Maher for what the Bush administration did to him, to make clear that
our laws prohibiting torture apply to everyone, including federal
officials, and to hold those officials accountable."
For more on Mr. Arar's case, including a timeline and links to videos,
court papers and other documents, go to http://ccrjustice.org/ourcases/current-cases/arar-v.-ashcroft.
Katherine Gallagher of CCR, and Jules Lobel, professor at
University of Pittsburgh Law School and CCR cooperating attorney, are
co-counsel in Mr. Arar's case.
The Center for Constitutional Rights represents other victims of the
Bush administration's programs, from Iraqis tortured and abused at Abu
Ghraib prison to Muslim and Arab men rounded up and abused in
immigration sweeps in the U.S. in the aftermath of 9/11, to Guantánamo
detainees and their families.
Mr. Arar, a Syrian-born Canadian citizen, was detained at JFK Airport in
September 2002 while changing planes on his way home to Canada. The
Bush administration labeled him a member of Al Qaeda and sent him not to
Canada, his home and country of citizenship, but against his will to
Syrian intelligence authorities renowned for torture. He was tortured,
interrogated and detained in a tiny underground cell for nearly a year
before the Syrian government released him, stating they had found no
connection to any criminal or terrorist organization or activity.
In January 2004, just three months after he returned home to Canada from
his ordeal, CCR filed a suit on Mr. Arar's behalf against John Ashcroft
and other U.S. officials, the first to challenge the government's
policy of "extraordinary rendition," also known as "outsourcing
The Canadian government, after an exhaustive public inquiry, found that
Mr. Arar had no connection to terrorism and, in January 2007, apologized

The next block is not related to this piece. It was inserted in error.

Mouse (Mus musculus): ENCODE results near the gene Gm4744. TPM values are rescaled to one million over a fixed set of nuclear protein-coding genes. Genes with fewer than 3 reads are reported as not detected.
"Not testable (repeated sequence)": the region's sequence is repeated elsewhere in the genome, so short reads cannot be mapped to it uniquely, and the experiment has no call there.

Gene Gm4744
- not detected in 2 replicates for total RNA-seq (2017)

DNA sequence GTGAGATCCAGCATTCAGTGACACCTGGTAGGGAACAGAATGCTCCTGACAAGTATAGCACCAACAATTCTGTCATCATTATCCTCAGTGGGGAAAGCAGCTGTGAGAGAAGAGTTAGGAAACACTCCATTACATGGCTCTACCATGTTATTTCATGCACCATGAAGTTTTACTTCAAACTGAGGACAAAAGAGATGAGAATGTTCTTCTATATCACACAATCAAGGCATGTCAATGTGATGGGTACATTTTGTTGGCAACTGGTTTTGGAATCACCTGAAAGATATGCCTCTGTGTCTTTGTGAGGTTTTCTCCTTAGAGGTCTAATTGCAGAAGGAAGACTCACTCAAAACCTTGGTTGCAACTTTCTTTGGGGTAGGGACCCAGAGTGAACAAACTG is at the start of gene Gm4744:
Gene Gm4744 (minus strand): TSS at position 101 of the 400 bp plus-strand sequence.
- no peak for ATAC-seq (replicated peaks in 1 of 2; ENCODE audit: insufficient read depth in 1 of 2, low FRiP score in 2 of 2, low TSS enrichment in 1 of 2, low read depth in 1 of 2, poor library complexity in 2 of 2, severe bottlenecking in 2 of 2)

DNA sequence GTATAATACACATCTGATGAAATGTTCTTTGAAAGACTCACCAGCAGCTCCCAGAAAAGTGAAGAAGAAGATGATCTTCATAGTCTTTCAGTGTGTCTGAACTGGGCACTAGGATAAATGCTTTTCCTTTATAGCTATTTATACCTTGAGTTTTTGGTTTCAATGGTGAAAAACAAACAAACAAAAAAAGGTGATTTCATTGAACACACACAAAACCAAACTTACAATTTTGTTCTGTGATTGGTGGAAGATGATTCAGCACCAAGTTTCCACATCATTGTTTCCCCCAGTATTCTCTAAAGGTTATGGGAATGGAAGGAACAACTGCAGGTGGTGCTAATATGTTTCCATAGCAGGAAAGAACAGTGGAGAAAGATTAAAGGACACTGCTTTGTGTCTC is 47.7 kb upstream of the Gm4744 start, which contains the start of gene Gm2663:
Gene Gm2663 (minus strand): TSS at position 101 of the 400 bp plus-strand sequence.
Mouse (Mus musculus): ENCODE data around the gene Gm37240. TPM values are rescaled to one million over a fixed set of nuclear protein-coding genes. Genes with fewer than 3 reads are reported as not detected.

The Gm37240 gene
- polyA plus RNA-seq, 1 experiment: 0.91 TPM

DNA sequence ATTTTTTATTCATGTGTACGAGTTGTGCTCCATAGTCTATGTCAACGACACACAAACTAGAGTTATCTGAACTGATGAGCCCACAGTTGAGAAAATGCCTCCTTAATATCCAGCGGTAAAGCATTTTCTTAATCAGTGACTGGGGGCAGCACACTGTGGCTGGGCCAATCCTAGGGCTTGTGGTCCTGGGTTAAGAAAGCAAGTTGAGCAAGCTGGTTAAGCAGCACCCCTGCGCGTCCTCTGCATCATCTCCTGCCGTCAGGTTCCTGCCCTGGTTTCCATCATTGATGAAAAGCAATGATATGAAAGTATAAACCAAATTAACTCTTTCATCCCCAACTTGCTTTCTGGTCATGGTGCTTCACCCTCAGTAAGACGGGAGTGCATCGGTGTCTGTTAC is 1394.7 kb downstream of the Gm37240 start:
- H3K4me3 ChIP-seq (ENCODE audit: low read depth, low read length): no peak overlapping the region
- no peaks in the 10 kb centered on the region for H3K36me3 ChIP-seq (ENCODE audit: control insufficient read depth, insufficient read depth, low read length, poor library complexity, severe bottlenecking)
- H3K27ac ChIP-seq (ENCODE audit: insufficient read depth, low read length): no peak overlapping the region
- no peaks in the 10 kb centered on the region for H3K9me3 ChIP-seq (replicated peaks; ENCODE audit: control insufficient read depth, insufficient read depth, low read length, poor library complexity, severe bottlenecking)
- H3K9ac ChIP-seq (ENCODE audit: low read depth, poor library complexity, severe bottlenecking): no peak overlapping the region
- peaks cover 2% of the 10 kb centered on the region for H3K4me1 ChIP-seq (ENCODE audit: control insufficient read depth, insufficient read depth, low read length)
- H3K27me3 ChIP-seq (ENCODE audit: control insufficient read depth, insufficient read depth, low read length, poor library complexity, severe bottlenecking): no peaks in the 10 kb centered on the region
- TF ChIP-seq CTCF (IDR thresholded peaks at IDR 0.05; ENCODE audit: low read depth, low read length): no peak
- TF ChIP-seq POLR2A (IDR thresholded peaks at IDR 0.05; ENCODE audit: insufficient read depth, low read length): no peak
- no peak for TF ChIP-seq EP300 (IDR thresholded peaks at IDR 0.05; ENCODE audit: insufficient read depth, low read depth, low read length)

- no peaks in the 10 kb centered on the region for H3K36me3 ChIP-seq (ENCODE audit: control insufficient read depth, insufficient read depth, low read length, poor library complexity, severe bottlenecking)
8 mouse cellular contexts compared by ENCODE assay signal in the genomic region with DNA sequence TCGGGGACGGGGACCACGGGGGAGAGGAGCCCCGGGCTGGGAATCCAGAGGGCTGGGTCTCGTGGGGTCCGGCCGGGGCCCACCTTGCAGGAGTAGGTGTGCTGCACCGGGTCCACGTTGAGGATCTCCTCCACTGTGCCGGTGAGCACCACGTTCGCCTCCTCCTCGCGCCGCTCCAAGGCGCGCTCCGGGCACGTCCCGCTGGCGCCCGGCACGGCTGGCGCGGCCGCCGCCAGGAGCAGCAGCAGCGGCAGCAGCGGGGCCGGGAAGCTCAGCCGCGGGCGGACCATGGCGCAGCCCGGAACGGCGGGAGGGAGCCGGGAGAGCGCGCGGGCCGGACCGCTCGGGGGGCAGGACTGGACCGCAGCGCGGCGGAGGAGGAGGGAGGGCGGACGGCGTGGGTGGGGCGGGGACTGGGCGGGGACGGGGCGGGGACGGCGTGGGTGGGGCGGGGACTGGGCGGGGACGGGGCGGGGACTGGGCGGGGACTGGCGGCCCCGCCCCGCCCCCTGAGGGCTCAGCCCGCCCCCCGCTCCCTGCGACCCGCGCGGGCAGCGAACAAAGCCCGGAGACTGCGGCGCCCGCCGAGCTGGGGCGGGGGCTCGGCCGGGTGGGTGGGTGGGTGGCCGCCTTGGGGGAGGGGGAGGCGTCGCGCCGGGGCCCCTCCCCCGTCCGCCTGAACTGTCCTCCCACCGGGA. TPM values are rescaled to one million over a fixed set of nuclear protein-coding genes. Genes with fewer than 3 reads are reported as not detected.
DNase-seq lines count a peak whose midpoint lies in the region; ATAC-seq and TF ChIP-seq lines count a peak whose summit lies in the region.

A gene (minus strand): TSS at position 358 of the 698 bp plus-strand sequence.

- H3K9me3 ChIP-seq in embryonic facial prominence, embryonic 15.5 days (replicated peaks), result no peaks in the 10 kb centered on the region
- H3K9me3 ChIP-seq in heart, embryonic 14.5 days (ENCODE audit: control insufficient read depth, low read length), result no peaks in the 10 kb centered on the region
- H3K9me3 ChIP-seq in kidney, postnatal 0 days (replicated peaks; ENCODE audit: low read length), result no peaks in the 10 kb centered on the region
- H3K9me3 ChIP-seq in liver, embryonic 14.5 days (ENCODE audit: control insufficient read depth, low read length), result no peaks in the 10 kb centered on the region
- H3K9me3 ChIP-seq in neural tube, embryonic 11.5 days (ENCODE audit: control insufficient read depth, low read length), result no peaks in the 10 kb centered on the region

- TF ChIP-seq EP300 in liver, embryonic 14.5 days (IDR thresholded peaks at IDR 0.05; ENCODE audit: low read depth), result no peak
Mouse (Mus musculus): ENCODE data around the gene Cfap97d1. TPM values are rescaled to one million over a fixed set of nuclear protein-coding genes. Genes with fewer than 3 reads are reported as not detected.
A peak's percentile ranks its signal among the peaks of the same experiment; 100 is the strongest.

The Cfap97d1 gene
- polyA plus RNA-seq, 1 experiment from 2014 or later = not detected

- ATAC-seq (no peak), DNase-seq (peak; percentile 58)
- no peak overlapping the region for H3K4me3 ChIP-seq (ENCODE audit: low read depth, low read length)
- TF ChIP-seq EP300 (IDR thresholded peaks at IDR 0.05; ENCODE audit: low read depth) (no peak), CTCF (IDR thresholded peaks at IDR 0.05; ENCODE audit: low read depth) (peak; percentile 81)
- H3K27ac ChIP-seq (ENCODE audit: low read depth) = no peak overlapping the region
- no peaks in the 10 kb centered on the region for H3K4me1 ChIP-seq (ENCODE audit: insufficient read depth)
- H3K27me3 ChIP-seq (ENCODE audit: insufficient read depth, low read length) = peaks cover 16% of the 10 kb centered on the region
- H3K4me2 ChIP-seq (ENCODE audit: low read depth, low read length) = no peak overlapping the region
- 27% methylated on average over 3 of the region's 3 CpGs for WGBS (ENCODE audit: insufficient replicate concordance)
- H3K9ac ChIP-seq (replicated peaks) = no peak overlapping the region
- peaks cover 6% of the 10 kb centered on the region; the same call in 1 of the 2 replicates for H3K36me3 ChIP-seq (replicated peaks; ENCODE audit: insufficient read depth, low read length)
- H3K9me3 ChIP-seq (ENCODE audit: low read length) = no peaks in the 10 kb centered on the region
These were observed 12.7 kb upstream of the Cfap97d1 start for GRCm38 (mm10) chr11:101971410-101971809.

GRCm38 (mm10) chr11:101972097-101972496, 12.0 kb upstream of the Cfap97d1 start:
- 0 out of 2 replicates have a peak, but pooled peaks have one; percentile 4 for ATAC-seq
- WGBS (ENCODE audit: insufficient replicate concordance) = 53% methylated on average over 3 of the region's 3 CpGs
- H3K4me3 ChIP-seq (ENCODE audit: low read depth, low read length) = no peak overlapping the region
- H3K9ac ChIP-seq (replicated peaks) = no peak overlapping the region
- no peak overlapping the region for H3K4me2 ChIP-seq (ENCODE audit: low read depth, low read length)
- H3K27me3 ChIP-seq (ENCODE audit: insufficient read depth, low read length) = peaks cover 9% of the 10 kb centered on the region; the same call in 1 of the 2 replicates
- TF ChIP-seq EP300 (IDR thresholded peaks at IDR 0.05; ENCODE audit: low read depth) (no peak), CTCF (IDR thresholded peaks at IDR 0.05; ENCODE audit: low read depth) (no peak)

to Mr. Arar for Canada's role in his rendition and awarded him a
multi-million-dollar settlement. The contrast between the two
governments' responses to their mistakes could not be more stark, say
Mr. Arar's attorneys. Both the Executive and Judicial branches of the
United States government have barred inquiry and refused to hold anyone
accountable for ruining the life of an innocent man.
Two Congressional hearings in October 2007 dealt with his case. On
October 18, 2007 Mr. Arar testified via video at a House Joint Committee
Hearing convened to discuss his rendition by the U.S. to Syria for
interrogation under torture. During that hearing - the first time Mr.
Arar testified before any U.S. governmental body - individual members of
Congress publicly apologized to him, though the government still has
not issued a formal apology. The next week, on October 24, Secretary of
State Condoleezza Rice admitted during a House Foreign Affairs Committee
Hearing that the U.S. government mishandled his case.
The Court of Appeals case was heard a second time in December 2008
before twelve Second Circuit judges after a rare decision in August 2008
to rehear the case sua sponte, that is, of their own accord before Mr.
Arar had even sought rehearing. On November 2, 2009, the Second Circuit
Court of Appeals en banc affirmed the district court's decision
dismissing the case.
In a strongly worded dissent, Judge Guido Calabresi
wrote, "I believe that when the history of this distinguished court is
written, today's majority decision will be viewed with dismay."